In the wake of the wildly successful mobile fund raising campaign for earthquake relief efforts in Haiti, my Mom emailed me with a thought: could candidates do the same thing to raise money for a political campaign. The answer: while this method worked very well for Haiti, it may be more trouble than it’s worth for 2010 candidates.
The Rothenberg Political Report discussed some of the regulatory hurdles earlier this week:
First of all, candidates and campaign committees need to collect basic information about all donors including their name, address, and occupation. This is not necessarily prohibitive but candidates would need to establish a “best effort” to obtain the information after the contribution, according to a Federal Election Commission spokesman. This is more of a practical roadblock than a legal one.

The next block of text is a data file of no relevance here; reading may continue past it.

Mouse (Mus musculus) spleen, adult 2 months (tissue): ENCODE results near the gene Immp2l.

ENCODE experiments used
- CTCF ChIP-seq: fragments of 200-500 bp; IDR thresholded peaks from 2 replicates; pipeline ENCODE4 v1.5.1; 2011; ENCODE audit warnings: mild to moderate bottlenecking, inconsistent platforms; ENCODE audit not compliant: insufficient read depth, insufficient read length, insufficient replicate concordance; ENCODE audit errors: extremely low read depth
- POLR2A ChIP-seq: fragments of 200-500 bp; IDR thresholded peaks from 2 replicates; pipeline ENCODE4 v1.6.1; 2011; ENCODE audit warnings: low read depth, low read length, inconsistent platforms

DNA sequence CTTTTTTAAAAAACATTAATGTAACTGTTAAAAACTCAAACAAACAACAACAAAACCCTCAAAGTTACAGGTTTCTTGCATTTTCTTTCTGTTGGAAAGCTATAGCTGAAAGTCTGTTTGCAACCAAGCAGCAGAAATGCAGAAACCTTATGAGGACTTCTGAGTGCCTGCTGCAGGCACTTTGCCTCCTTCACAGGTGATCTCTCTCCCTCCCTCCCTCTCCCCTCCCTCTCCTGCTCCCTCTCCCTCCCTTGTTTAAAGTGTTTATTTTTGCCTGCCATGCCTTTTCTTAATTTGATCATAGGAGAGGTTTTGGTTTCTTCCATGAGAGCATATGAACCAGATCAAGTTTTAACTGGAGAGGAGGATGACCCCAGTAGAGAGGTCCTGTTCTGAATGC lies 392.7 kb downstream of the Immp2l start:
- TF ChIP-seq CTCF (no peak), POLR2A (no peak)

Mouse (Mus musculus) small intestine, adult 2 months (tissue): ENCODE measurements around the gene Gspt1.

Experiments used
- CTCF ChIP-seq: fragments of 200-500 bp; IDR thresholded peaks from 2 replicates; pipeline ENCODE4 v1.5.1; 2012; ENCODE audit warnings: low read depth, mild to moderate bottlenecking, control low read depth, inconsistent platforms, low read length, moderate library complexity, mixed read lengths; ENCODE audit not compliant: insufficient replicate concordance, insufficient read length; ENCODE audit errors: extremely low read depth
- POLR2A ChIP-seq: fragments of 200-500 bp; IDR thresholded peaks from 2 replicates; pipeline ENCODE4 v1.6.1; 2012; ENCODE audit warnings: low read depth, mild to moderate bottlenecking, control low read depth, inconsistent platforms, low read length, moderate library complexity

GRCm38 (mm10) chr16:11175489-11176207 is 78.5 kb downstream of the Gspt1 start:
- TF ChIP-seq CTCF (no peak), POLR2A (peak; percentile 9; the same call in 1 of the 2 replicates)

Rothenberg also points out restrictions on corporate giving directly to campaigns, which would make it necessary to have an intermediary firm collecting and processing donations.
Then there’s the campaign cost: while the carriers likely waived any fees they would have collected for the Haiti effort, a similar fund raising program might result in charges of up to 40% of the donations, according to one industry source. That means for every $10 you donate, a campaign might see $6 – and less if there’s an third party processing the campaigns. Considering the up-front costs of creating the program and sending the texts, the program would have to be wildly successful to pay for itself.
Mobile and text messaging will continue to be important conduits for get-out-the-vote efforts and other messages from a campaign direct to voters, but the infrastructure to turn your cell phone into a “donate now” button isn’t there right now.